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Plant had incredible stage presence and perhaps the greatest voice ever in rock to boot (Led Zeppelin Live ’79)

Led Zeppelin’s live performance of “Rock and Roll” at the Knebworth Festival on August 11, 1979, was a part of their grand return to the UK stage after four years. This performance was one of the two massive concerts held at Knebworth Park, which drew huge crowds, with the band playing to over 100,000 fans. The setlist for this concert was extensive, including hits like “The Song Remains the Same,” “Black Dog,” and “Stairway to Heaven,” before concluding with encores that included “Rock and Roll,” “Whole Lotta Love,” and “Communication Breakdown”​​.

Despite the anticipation and the large audience, Led Zeppelin’s performance at Knebworth was met with mixed reviews. Band members themselves felt the pressure of the event, with performances described as fluctuating between being “breathtaking” and “musically woefully inept” at times. The band’s manager, Peter Grant, even remarked that their show was “a bit rusty,” highlighting the challenges they faced in delivering a performance that met the high expectations set by their previous successes and the significant hype surrounding their return​​.

The concerts were both audibly and visually recorded, with the intention of possibly using the footage for a television special, although this plan was never realized. It wasn’t until 2003 that some of this footage was officially released, included in the Led Zeppelin DVD after being digitally remastered. The Knebworth concerts also marked the debut live performances of “Hot Dog” and “In the Evening” from their album “In Through the Out Door,” which experienced production delays and was released shortly after these concerts​​.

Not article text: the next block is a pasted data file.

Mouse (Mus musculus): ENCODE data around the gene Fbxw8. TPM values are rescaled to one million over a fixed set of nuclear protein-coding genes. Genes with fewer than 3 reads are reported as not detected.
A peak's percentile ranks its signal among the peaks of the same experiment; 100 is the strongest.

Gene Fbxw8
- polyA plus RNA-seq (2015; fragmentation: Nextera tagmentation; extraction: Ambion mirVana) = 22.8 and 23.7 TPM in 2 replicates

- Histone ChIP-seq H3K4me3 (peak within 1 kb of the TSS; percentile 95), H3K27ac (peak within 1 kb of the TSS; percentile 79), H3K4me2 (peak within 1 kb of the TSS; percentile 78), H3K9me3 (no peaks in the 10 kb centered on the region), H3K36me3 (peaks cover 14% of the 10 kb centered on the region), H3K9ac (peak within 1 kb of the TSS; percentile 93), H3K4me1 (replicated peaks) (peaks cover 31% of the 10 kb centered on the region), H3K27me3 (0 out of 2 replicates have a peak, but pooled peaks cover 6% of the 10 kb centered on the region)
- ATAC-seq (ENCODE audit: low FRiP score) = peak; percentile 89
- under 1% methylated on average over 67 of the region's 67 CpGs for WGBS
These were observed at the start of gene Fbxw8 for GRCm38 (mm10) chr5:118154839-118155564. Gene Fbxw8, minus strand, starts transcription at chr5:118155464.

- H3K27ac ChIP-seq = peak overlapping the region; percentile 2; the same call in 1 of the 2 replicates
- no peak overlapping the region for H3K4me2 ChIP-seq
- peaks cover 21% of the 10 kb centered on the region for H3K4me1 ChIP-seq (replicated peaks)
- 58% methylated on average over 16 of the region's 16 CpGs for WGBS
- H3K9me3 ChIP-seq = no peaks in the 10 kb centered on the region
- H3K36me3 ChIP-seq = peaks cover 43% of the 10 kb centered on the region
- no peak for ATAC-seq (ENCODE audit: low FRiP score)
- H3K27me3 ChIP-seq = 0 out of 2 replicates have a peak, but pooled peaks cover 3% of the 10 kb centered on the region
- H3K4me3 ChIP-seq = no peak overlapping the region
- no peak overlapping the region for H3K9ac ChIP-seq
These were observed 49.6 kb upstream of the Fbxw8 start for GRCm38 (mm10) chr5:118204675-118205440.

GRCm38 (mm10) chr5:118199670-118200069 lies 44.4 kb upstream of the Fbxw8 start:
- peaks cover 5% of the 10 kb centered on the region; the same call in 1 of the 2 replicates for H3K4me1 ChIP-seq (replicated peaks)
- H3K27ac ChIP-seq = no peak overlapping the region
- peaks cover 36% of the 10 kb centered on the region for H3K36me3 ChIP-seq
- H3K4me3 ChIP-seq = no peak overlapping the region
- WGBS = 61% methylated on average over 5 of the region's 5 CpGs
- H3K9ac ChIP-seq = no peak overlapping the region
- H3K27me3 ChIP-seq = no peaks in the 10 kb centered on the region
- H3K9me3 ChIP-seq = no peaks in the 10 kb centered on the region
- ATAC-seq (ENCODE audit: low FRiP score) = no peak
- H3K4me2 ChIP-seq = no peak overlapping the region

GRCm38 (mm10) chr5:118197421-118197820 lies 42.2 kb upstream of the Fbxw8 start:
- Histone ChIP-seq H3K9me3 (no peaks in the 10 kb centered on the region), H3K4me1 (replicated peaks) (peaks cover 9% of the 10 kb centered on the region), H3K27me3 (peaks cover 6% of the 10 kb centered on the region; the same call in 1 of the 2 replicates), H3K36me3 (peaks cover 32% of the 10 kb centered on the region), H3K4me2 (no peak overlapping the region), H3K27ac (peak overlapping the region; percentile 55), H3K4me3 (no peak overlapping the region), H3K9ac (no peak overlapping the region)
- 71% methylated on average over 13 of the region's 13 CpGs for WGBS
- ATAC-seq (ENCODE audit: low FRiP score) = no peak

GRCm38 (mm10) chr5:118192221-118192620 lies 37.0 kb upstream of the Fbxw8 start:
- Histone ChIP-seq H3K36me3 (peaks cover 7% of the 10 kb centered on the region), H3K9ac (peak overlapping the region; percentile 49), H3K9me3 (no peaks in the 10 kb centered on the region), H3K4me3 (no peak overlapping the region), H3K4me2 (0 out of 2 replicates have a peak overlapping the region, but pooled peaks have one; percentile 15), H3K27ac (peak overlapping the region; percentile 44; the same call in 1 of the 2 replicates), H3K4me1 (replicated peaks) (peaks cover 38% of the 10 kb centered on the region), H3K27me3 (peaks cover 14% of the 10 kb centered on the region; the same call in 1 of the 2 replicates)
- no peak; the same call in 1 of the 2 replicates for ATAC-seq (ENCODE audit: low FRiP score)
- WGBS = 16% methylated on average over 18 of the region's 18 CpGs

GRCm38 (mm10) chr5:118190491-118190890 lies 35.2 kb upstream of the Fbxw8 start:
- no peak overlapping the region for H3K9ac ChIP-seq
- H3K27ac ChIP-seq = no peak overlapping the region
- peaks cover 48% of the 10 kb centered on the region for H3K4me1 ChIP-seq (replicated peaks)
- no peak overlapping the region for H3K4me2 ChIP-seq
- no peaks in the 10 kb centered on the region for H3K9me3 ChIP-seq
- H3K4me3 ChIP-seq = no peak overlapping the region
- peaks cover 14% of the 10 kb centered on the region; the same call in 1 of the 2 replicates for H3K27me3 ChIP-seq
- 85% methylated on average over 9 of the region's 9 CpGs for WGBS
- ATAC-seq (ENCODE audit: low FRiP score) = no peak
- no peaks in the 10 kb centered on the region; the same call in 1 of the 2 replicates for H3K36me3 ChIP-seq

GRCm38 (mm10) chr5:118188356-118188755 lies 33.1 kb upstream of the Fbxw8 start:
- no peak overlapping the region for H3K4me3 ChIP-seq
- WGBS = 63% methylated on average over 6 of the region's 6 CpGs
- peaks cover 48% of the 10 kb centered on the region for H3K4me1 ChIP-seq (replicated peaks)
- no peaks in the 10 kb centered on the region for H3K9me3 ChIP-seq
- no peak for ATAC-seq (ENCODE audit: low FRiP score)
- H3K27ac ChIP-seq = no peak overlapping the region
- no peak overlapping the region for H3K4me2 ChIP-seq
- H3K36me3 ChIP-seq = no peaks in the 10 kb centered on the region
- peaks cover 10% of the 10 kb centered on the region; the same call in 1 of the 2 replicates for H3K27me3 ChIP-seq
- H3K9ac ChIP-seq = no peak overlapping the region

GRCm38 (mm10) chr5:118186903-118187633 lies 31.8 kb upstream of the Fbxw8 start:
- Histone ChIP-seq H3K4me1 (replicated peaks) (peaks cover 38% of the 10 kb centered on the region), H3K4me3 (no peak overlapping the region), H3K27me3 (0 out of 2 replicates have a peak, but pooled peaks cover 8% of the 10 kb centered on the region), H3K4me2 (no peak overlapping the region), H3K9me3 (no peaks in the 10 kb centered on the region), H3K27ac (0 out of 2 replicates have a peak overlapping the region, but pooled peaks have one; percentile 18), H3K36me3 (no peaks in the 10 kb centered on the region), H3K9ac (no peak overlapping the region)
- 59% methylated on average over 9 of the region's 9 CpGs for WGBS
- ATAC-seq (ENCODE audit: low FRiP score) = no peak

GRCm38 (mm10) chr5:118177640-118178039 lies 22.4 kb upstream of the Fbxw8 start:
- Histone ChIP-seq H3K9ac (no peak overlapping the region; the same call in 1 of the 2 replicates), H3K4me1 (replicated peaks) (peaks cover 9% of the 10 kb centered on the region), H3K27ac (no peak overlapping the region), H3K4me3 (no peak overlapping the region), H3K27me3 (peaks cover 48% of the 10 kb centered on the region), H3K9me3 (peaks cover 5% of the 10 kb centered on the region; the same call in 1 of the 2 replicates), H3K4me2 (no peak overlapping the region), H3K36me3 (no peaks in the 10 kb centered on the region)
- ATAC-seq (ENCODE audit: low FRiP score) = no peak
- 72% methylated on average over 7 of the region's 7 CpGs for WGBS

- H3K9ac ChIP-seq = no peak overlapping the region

The Knebworth Festival in 1979 was significant not only for its scale but also for its place in Led Zeppelin’s history, representing one of their final major live performances before the death of drummer John Bonham in 1980, which led to the band’s subsequent dissolution. Despite the mixed critical reception and the band’s own acknowledgment of their uneven performance, these concerts remain a monumental chapter in the legacy of Led Zeppelin, capturing a moment when they were transitioning in the face of the evolving music scene of the late 1970s.

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